Default retirement age: five key trends since it hung up its boots

Jeff Blackler/REX/Shutterstock.
Jeff Blackler/REX/Shutterstock.

It’s now five years since employers saw the abolition of the default retirement age. What impact has the removal of compulsory retirement had since 2011? Stephen Simpson highlights five key retirement issues for employers.

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XpertHR employment law editors Laura Merrylees and Stephen Simpson discuss the impact of the removal of the default retirement age.

Prior to 2011, employers were allowed to retire employees at 65 provided that they followed the statutory retirement procedure.

But employees reaching 65 on or after 1 October 2011, could no longer be retired in this way.

Employers could retain a compulsory retirement age only if they could justify doing so.

At the time, some employers argued that ditching the default retirement age would lead to older workers being dismissed on performance grounds, removing the dignity that they deserved at the end of their career.

Five years on, what has been the impact? In the first in a series of articles on the scrapping of the default retirement age, we look at the issues raised in employment law…

 

1. How line managers address the possibility of retirement

A number of employment tribunal claims have revolved around management putting inappropriate pressure on an employee to retire.

Dziubak v LX Engineering (North) Ltd is a good example of a successful tribunal case that included pressure to retire.

The claimant was a senior project manager who was coming up to his 65th birthday.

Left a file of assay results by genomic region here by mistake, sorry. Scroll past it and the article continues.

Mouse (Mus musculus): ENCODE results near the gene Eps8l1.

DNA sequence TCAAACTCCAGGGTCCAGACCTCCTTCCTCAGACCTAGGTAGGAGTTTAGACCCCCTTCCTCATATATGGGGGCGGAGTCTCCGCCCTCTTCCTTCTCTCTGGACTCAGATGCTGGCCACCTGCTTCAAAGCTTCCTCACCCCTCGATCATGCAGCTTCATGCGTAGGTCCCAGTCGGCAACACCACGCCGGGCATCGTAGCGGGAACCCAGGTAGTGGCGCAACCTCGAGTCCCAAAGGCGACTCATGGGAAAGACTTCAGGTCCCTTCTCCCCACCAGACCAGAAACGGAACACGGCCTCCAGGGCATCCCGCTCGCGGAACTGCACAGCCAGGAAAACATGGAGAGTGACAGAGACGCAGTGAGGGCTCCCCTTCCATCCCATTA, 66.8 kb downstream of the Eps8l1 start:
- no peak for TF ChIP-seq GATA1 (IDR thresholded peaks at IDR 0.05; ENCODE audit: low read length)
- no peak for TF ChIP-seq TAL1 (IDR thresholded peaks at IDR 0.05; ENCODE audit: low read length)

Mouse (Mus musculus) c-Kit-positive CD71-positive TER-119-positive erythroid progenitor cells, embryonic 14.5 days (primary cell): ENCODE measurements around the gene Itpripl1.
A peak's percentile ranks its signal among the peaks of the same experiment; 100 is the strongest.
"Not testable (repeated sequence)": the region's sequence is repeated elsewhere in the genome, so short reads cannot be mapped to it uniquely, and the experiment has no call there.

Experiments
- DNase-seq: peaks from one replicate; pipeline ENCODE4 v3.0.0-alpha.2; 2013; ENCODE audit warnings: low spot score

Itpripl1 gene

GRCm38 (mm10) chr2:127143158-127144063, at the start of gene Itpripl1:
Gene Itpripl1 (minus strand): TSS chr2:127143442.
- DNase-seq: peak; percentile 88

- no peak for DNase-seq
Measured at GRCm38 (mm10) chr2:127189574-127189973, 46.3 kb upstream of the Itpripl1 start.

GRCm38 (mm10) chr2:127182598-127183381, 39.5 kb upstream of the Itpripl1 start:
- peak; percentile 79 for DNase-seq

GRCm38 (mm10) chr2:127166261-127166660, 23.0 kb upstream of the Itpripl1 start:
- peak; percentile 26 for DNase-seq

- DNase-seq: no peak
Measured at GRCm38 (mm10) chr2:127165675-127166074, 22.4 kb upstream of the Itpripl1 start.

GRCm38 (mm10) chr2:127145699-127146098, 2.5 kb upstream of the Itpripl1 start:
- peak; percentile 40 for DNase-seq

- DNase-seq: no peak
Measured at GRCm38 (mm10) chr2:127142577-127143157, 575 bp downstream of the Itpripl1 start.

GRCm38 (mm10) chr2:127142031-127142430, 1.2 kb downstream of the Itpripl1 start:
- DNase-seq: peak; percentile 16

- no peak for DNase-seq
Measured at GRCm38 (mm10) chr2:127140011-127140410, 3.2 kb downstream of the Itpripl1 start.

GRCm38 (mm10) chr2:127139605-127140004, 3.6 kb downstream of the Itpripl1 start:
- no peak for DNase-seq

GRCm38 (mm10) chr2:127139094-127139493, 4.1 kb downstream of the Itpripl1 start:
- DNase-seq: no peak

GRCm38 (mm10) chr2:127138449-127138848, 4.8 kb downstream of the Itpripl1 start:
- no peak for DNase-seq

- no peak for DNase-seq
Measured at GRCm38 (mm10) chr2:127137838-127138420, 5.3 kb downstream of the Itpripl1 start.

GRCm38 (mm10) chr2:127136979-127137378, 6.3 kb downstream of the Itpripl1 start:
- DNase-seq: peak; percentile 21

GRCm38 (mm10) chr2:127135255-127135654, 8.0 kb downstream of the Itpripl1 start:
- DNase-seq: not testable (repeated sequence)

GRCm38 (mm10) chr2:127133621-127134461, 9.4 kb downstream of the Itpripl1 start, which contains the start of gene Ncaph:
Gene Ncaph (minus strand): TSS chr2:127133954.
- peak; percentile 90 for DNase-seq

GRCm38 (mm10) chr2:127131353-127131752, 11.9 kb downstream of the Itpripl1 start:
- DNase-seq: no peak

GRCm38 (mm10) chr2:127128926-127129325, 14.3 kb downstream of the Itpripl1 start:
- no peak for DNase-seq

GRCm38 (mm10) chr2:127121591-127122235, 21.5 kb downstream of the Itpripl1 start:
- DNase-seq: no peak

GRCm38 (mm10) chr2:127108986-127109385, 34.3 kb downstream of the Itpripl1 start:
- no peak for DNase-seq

During regular meetings, the managing director said to him things like: “You’re coming up to your 65th birthday. You’re going to be retiring, aren’t you?” and “It would really help me if you retired.”

The claimant brought age discrimination and unfair dismissal claims after he was made redundant.

He convinced the tribunal that his selection for redundancy was because of his age and that a younger project manager would not have been treated in the same way.

According to the tribunal, the managing director’s comments were strong evidence of an ageist motive for the claimant’s redundancy.

 

2. Performance management of older workers

In 2011, a common concern for employers was that they were going to have a massive extra task of performance management of older workers.

Statutory retirement procedure

The statutory retirement procedure required employers to give employees notice of retirement, with employees approaching retirement being entitled to request to continue working.

Before turning down a request not to retire, employers had to hold a meeting with the employee, and give him or her a decision in writing as to whether or not the retirement would go ahead.

Employers also had to give employees the opportunity to appeal against the decision to require them to retire.

Only then could the employer force the employee to retire.

However, there has been a distinct lack of tribunal cases in which older workers have hung on to their jobs and employers have been required to manage them out of the business because of obvious poor performance.